Internet Payments

Secure & Reliable

Your data is encrypted and secure with us.
VeraSafe Security Seal

Lethbridge Herald Newspaper Archives

- Page 18

Join us for 7 days to view your results

Enter your details to get started

or Login

What will you discover?

  • 108,666,265 Obituaries
  • 86,129,063 Archives
  • Birth & Marriages
  • Arrests & legal notices
  • And so much more
Issue Date:
Pages Available: 60

Search All United States newspapers

Research your ancestors and family tree, historical events, famous people and so much more!

Browse U.S. Newspaper Archives

Select the state you are looking for from the map or the list below

OCR Text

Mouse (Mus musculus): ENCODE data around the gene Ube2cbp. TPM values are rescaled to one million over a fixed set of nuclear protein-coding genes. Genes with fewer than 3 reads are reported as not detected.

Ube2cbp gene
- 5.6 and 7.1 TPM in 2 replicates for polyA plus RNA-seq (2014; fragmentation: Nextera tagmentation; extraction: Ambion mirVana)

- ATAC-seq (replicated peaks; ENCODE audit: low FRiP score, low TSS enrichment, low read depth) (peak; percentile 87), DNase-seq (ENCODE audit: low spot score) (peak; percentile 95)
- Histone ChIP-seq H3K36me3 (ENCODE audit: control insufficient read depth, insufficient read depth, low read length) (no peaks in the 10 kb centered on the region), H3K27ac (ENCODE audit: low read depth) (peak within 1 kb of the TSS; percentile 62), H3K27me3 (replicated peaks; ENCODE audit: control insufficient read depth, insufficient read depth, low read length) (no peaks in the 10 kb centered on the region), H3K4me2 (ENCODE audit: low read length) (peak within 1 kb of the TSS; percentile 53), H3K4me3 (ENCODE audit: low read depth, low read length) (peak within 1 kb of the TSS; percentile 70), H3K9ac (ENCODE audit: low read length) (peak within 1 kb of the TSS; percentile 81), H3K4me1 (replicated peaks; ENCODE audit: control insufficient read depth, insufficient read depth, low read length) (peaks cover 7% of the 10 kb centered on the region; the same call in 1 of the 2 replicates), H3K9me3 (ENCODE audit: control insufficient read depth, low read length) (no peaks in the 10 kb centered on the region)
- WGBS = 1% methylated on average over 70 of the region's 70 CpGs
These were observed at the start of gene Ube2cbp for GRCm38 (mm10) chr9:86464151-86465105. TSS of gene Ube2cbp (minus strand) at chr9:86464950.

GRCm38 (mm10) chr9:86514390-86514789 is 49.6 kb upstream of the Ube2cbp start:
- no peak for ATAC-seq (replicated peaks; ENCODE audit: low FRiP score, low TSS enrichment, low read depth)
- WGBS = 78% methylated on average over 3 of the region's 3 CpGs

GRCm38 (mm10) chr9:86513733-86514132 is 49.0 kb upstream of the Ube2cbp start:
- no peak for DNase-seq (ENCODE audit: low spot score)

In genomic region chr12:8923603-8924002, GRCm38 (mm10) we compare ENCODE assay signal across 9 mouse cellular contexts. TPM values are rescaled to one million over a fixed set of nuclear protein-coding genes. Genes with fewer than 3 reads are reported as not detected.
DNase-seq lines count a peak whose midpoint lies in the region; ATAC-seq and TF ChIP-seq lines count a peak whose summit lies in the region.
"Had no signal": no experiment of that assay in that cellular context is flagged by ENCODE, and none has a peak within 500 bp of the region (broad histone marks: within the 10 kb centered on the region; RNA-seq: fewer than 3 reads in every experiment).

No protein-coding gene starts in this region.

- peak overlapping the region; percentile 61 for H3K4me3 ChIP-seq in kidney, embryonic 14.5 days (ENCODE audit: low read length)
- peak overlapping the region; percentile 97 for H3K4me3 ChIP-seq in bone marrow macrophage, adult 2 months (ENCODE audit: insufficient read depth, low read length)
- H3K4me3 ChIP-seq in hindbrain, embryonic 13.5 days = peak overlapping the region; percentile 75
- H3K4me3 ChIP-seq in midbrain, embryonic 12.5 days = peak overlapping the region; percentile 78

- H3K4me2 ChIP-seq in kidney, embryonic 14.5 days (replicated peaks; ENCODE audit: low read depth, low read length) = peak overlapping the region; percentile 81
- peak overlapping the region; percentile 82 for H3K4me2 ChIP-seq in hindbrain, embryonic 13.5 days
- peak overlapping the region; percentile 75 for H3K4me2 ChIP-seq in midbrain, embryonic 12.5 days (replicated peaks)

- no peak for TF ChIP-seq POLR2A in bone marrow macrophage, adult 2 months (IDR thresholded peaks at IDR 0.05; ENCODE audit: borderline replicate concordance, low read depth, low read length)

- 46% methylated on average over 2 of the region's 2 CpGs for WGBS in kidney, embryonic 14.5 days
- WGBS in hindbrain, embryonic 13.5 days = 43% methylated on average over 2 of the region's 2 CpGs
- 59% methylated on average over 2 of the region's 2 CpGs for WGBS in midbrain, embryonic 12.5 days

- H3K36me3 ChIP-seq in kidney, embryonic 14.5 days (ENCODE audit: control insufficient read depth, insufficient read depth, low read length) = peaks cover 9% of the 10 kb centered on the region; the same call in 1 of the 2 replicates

Lethbridge Herald, The (Newspaper) - May 24, 1972, Lethbridge, Alberta Wednesday, May 24, 1972 IHE IETHDRIDGE HEUAID 35 Senator wants to know why so many Indians in jails By .10I1N KHSSF.I. Ilnimiilmi Timr-s PRAMALKA, Onl. (CP) -When Ihings quiet clown on Parliament Hill, a Bramalea family usually receives a telephone call to get out In the airport and pick up Canada's second who's coming to stay for the weekend. The Guy Williams, a native (if liritish Columbia. Tho Charlie Morris, bis wife and 15-year-old daughter Cheryl. There was just such a for tho Norrises in April when tho senalor called to say ho was coming, but tliis time with friends. Chief Jimmy Sewid and his wife were coming along for a meal on Saturday before returning to their B.C. village on curl of Vancouver Island. Chief Sewid had just been invested with the Order ot Canada lor bis book (Quests Never 1 Leave Hungry and for his con-Iribulions lo Llic B.C. fishing in-cluslry. Chief Sewid has part lip In five vessels foiling the Pacific coast. The guests were treated royally, but Senator Williams was treated as one of the family. He Is Ion. Ten years ago be was made Cheryl Noiris' honorary grandpa when she asked: "Can I call him grandpa Her falher was working in Burnaby B.C., al the lime. Today she laughs about Ihc whole situation, but Senator Williams is still her grandpa and will always be called by that name. He was appointed lo Ihe Senate last December. The first Indian senator was Ihe late .lames Gladstone ot Alberta, a good friend of Senator Williams. Scnalor Williams says be was probably appointed to Ihc Senate because of his decn in-v o 1 v o m e n t Ihe Nalivc Brethren of B.C., which he calls the only self-supporting, ''independent Indian organization in Canada." Senator Williams has been president for 12 years. He now is u member of the Senate's conslilulional affairs committee and is studying the parole system ol federal prisons. The senalor says he has dis covered in Ihe few months of his study that 40 per cent of the people in federal prisons in Manitoba, Saskatchewan, and Brilish Columbia are Indians, lie suggested Ihe cause of the high percentage of Indians in the prisons is the lack ol legal assistance other than legal aid. "The Indian has very little faith in legal aid. He pleads guilty whether he is or not. lie j'cct'pts the sentence when pronounced. And, unfortunately, he becomes a repeater. In prison there is no longer any responsibility required for survival a person is a number instead of an individual." Senator Williams asks: "Wilh less than one per cent of the lotal population ol Canada being Indian, how is it that 40 per cent of the inmates arc He says he will be asking some embarrassing questions and pressing for answers of the department of justice if need be about Ihe Indian r CANAL WITH NO WATER Native workmen walk along the dried up bed of a massive irrigation canal in the Howrah distrid of Bengal which is suffering from drought in Ihe areo. Villagers have been digging holes in Ihe bed of ihe canal to galher drinking waler. These men are government workmen engaged in Iho digging of ihe canal. Jim IHIaniai'lcr key man in fo except hey force the car down inslead of up. However, early qualification runs at Indianapolis saw all three Parnellis run without this feature and with the coolers relocated directly atop the air cooling ducts. Another unique feature of the Parnelli is its progressive-rale suspension, providing for much greater variance in the height of nose cone. This suspension has a travel of four inches up seen in Formula I or Can-Am cars, and four down, more like that "Tlu's progressive-rate suspension is my chief Dilamarter says. "Most people think it's simple to set a car to turn continuously in one this isn't the case. "When a machine turns Unser left and right, you simply set the suspension for the most-agreeable mean. On a onc-direc-lion circuit like Imly, you must sol for maximum stability m lhat direction. The closer you come lo the optimum varies directly with the lap times your car can obtain. "We've had a lot of trouble setting up, but I feel we have achieved the best possible ratio. More than anything, our team wants AI Unser to be Ihe firsl man lo make it Lhree in a row. We are not worried that brother Bobby captured Hie pole or thai both the McLarens and the Eagle are faster. "We do care about being around at the end of the 500 miles. We have an exceptionally talented group of men and are working lo that Canadic J1T CArtO.M! Mrl.AUGJHJN INDIANAPOLIS (CP) Jim Dilamarler is one of the best at his job-programming, low-slung cars to carry Ihcir drivers as safely as possible at speeds approaching 200 miles an hour. And despite Ihc [act that he sets up cars always lo turn led, l.iis expensive and lomperamciilal machinery has carried him from Ihe quiet streets of Out., lo Gasoline Alley and The Speedway for Ihc Mtmorial Day Jim Dilamarler is chief me-chanic for Al Unser, defending champion of Hie Indianapolis 500 and the man trying lor ai unprecedented tliird consecutive victory. He aiwl his wife, Sally, and their daughter, Jamie Lynn, live here during the summer and spend llieir winters m California But he's slill a Canadian cili-zen and retains his Ontario driver's licence: His widowed mother still lives in Welland. His father died Iwo years ago in a car crash. As a child, Dilamarler was interested in everything mechanical and tinkered wilh any-Ihinp that needed fixing He de. velopcd an early love for cars, but unlike most youngsters, il was the suspension rather than the engine lhat intrigued him. high schonl and a succession of jobs lhat didn't interest him, Dilamarter moved lo California 10 years ago. lie and a friend built a car and entered it in California Racing Association sprinls. ENMOY LEARNING "We gol it going prctly good, learning something new every time we went he says today. "Thai's what I enjoy most about racing. It doesn't stand still. Its always changing end chief m Laic hi 19G4, George Bignotti, one nf the most respected mechanics in Ihe U.S., noticed Di-lamarler's ability and took him lo Indianapolis in 1905 as a cas. mil extra. He joined the team permanently in Dilamartcr's first love is the Indianapolis 500 and Ihc championship cars which run on Iho United Slates Auto Club circuit. At Indianapolis, Dilamarler has worked for John Surlees and Jackie Stewart and has been the mechanic on three Indianapolis-winning cars. In I960, his first year at Incly, Dilamarter helped prepare Ihc American Red Ball Snecial which carried Graham Hill to viclory. In 1970 and 197., he won with Unser in the Johnny Lightning Special of Parnelli Jones. ENTER THREE The Vels-Parnelli Jones racing team, which Dilamarter and Bignotli joined in 1363, have entered three cars in the May 27 spectacular, with Andretli and Joe Leonard in the cockpits of the other two. Dilamarler is chief mechanic for tbc Unser car exclusively. These three revolutionary vehicles, called Parnellis around the track, are the brain-child of Brilisb aerospace designer Maurice Phillippc and his associate John Baldwin. Both recently worked for Colin Chapman of the Lotus team and had much to do with the design ol Ihe Lotus 72. The Parnelli is a complex machine. One of its main features are the wings designed to sit on either side of the chassis almost in line with the driver's head. They resemble aircraft wings and were designed to house the oil cooling system and increase the downthrust which holds the machine tight to the track. The wings work like airplane train NATAL (HNS) The second hunlcr training course for Sparwcod gol under way recently wilh 23 participating students. It is under the direction of Frank Mitchel, coordinator. There are J2 local instructors. It will continue for five weeks wilh sessions being held at the Sparwood Elementary S c h o ol each Tuesday and Thursday Perma-Prest treated, Koratron approved slacks have Fashionable touches and casual soortv looks.olus a saving of SPAHWOOD During Ihcir recent nice-ting, councillors of the District of Sparwood, on recommendations made by George Majic, legal counsel for the district and Egon Tcnsfeldt, Western Design Associates Ltd., supervisor for (he complex, ap- proved and signed the construc- tion contract between the dis- trict of Sparwood and V a n i r Building Sales Ltd., lor the con- struction of the initial phase of the recreation centre now under construction at Pine Ave. and Heri Cedar Crescent here. Construction is well under way on the initial phase of Ihe complex. It includes a com- plete community hall, a lower concourse and the arena. The centre building, a two Blorey section, houses the com- munity hall on the second floor, complete with wash- rooms, kitchen, storage facili- ties, meeting room ami a 42 foot by 72 foot main hall will be completed with the excep- tion of some finishes on the lower floor and some plumbing fixtures. The arena will he without dressing rooms, bleachers and artificial ice under this con Iracl. but complete wilh sur- roumliiH! slabs, boards a n d screens. The Bnller Building shell will be complete and insulated. A complete plumbing, healing and cleclrical system will be. provided, wilh all necessary al- lowances to complete the com- plex, including the curling rink 3rd swimming ponl. Tlie centre building will have a complete plumbing and heat- Ing system and infrared heat- ers will he provided in the nrcna. In .iwarding the con- tract lo Vanir Building Sales Lid., council stressed tho need for an early completion of (lie building in order lo obtain max- imum benefit from the locid incentives grant approved by tho government. Cwmril also reserved the right lo participate in the con- tract through supervising engi- neers Wcslcrn Design Associ- dies I .Id. Council has aside for sile work, including parking and iiK'idt'nlal ex- pi'ires Midi as legal and older fees Money realized from t b e local incentives grant and funds collected by Ihe ways and means society, will ue used t'j provide the iceplanl and slab for the hockey rink, dressing rooms, bleachers and additional finishes required. The extent of tlu's work will largely depend upon money available at the time when the complex is ready for this addi- tional work to be carried out. The council of the District of Sparwood has applied for an ex- tension and increase in the in- centives grant and is enquiring about other funds available from both provincial and fed- eral governments at this lime- The pledge drive of the ways and means sociely will lie Intensified and it is hoped that funds raised will be sufficient to complete the building. In this regard council wishes to express it's appreciation material donations made and offered by John Audia and his son, Millar and Brown Ltd. and the B.C. Telephone Company. The stockpile of fill dirt and gravel along Pine Ave. will be made available at no cost for anyone inleresled. District clerk Miss Lnrclta Monlc-miirru, Anthony DcLuca. A. Cimulini and Egon Tcnsfeldt of Western Design Associates Lid. will be able to supply fur- ther information. Defied orders, German army colonel dies K1LCOCK. Ireland CAP) A Second World War German army colonel who defied Hit- ler's orders to destroy Paris bc- foie the liberation was buried hero Saturday. Col. Hans Jay died Thursday at age 77. Iln was credited wilh helping lo persuade Ihe German mili- lary commander of Ihc greater Paris area, Gen. Dcilrich von nol to blow up Ihe French capital as llic liber.iting Allied armies approached In HIM. .lay, who was dircflly respon- sible lo von Cholliiz, com- manrled ccnlrnl Paris. Von fhnllitT: was under orders from Ililler lo defend Ihe cily "lo (lie last: cartridge" bill iu- slcad was persuaded by Jay lo surrender lo Ihe Allies. What value! These casuals are cut from a blend of Trevira and Avril Rayon for lasting good looks. They're machine washable, so you can forget costly dry cleaning bills. Perma-Prest means they'll never need ironing.They're Koratron0 approved to insure good looks that last. waist band for that always-neat look. The unfinished leg lets you choose the length that's just right for you. All this, a choice or colours, styles and a S3.99 that's REAL value. a-Trlm Fll Flares with fashionable bell loop styling. Even waist sizes: 30-42. Colours: Blue, Tan, b-Trlm Fit Flares wilh the over popular continental waist style. Even waist sizes: Colours: Blue, Violel or Dusly ROSE. Full Fit Slacks (Not Slraighl leg sly la. Bell loop waist, Waisl sizes: 34-44. Available colours: Blue, Tan, Grey Super Slim Flares (Nol Bell loop waisl. Front bullon-llap pockels. Even waist sizes: 28-3B. Colours: Oyster, Violet or Dusly Rose. SAVE 3 DAYS ONLY VALUE AvniMNn from lo cop.r.t In C.Tnncl.l IhrcMirjli nU Pimprons- Ko.nrs llns very spor.lal offer is mo sinccrcEl effort Simpsons-Soars cnn m.iko lo bnmi you mcrcliandipn Hint conililncs (inn quality iviirt tfio lowest possible prico. QUALITY COSTS NO MORE AT SIMPSONS-SKAUS STORE HOURS: Open Daily 9 a.m. lo p.m., Thursday and Friday 9 a.m. lo 9 p.m. Ccnlro Village. Telephone 328-9231 ;